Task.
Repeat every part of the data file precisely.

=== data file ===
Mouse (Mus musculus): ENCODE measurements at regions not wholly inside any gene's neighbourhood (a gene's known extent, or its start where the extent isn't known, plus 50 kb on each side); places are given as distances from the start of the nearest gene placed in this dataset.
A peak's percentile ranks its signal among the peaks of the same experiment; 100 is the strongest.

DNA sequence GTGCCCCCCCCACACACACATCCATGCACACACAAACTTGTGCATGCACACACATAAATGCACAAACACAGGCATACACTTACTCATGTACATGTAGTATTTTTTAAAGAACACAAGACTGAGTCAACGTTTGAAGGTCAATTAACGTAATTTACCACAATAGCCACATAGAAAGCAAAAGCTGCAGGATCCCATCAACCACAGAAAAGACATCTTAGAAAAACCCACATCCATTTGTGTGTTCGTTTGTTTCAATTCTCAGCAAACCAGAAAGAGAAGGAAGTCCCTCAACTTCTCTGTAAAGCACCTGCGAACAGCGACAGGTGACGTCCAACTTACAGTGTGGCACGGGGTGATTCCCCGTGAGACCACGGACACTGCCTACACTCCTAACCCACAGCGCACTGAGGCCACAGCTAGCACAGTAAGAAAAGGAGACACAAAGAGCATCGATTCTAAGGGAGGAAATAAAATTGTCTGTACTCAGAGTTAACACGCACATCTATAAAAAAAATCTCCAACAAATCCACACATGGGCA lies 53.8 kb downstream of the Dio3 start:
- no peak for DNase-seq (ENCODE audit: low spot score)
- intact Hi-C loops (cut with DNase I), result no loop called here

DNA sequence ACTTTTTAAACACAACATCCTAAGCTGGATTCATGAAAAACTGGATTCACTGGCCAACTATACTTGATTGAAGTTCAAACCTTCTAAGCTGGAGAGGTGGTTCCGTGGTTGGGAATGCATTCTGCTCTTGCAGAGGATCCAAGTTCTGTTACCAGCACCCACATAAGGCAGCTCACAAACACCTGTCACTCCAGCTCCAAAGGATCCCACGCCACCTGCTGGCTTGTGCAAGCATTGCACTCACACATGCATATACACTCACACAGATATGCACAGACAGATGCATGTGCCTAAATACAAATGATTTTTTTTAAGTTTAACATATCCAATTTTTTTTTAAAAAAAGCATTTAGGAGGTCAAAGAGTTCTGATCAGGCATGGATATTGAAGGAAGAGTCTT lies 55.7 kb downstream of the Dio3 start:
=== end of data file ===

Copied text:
Mouse (Mus musculus): ENCODE measurements at regions not wholly inside any gene's neighbourhood (a gene's known extent, or its start where the extent isn't known, plus 50 kb on each side); places are given as distances from the start of the nearest gene placed in this dataset.
A peak's percentile ranks its signal among the peaks of the same experiment; 100 is the strongest.

DNA sequence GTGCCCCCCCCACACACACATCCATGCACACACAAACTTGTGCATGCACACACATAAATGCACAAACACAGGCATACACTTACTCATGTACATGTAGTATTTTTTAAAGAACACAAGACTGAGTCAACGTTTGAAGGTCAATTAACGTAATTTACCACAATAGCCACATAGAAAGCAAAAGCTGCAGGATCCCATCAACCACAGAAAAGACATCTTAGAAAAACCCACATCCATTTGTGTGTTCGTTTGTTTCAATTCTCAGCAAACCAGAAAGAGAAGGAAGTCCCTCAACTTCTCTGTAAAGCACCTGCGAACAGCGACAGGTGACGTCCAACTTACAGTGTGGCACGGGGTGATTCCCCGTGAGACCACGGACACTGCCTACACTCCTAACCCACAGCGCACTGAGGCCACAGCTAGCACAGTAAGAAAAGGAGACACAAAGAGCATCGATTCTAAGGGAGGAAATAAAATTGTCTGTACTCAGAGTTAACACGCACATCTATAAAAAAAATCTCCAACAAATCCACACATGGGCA lies 53.8 kb downstream of the Dio3 start:
- no peak for DNase-seq (ENCODE audit: low spot score)
- intact Hi-C loops (cut with DNase I), result no loop called here

DNA sequence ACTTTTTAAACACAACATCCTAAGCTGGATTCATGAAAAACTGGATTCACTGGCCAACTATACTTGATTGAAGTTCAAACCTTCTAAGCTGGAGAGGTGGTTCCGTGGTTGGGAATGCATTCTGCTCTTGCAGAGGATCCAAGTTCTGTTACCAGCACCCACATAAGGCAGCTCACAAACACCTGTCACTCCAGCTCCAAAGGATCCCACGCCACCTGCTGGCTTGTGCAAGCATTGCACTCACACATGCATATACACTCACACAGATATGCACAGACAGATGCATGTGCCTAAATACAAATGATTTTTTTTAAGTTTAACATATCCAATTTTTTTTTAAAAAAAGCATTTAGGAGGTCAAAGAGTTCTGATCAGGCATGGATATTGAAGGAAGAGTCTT lies 55.7 kb downstream of the Dio3 start: